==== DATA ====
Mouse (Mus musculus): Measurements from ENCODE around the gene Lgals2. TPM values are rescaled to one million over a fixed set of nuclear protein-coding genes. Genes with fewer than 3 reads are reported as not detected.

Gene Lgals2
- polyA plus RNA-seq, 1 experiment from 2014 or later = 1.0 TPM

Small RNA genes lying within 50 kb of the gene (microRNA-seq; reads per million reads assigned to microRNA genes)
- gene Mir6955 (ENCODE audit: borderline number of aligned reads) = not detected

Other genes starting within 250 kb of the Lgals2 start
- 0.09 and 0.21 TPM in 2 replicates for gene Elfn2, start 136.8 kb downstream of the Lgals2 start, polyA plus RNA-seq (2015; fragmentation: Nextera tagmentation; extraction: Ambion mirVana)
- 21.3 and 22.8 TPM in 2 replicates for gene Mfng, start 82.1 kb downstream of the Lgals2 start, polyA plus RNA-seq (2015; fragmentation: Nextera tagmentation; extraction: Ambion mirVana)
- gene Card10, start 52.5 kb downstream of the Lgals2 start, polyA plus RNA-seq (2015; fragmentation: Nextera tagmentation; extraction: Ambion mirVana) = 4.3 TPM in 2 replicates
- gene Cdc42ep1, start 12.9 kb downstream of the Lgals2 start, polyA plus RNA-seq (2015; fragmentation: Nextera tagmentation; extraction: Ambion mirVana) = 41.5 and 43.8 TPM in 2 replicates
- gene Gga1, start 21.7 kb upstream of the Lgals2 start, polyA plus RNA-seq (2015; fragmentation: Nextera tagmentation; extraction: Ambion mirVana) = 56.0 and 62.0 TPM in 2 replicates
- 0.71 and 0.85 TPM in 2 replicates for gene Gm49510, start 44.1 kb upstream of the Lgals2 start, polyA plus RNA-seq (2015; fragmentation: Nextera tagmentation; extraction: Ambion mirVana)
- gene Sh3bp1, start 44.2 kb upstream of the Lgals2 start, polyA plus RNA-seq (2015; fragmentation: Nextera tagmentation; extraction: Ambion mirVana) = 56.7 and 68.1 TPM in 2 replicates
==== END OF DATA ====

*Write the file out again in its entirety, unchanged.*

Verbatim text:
Mouse (Mus musculus): Measurements from ENCODE around the gene Lgals2. TPM values are rescaled to one million over a fixed set of nuclear protein-coding genes. Genes with fewer than 3 reads are reported as not detected.

Gene Lgals2
- polyA plus RNA-seq, 1 experiment from 2014 or later = 1.0 TPM

Small RNA genes lying within 50 kb of the gene (microRNA-seq; reads per million reads assigned to microRNA genes)
- gene Mir6955 (ENCODE audit: borderline number of aligned reads) = not detected

Other genes starting within 250 kb of the Lgals2 start
- 0.09 and 0.21 TPM in 2 replicates for gene Elfn2, start 136.8 kb downstream of the Lgals2 start, polyA plus RNA-seq (2015; fragmentation: Nextera tagmentation; extraction: Ambion mirVana)
- 21.3 and 22.8 TPM in 2 replicates for gene Mfng, start 82.1 kb downstream of the Lgals2 start, polyA plus RNA-seq (2015; fragmentation: Nextera tagmentation; extraction: Ambion mirVana)
- gene Card10, start 52.5 kb downstream of the Lgals2 start, polyA plus RNA-seq (2015; fragmentation: Nextera tagmentation; extraction: Ambion mirVana) = 4.3 TPM in 2 replicates
- gene Cdc42ep1, start 12.9 kb downstream of the Lgals2 start, polyA plus RNA-seq (2015; fragmentation: Nextera tagmentation; extraction: Ambion mirVana) = 41.5 and 43.8 TPM in 2 replicates
- gene Gga1, start 21.7 kb upstream of the Lgals2 start, polyA plus RNA-seq (2015; fragmentation: Nextera tagmentation; extraction: Ambion mirVana) = 56.0 and 62.0 TPM in 2 replicates
- 0.71 and 0.85 TPM in 2 replicates for gene Gm49510, start 44.1 kb upstream of the Lgals2 start, polyA plus RNA-seq (2015; fragmentation: Nextera tagmentation; extraction: Ambion mirVana)
- gene Sh3bp1, start 44.2 kb upstream of the Lgals2 start, polyA plus RNA-seq (2015; fragmentation: Nextera tagmentation; extraction: Ambion mirVana) = 56.7 and 68.1 TPM in 2 replicates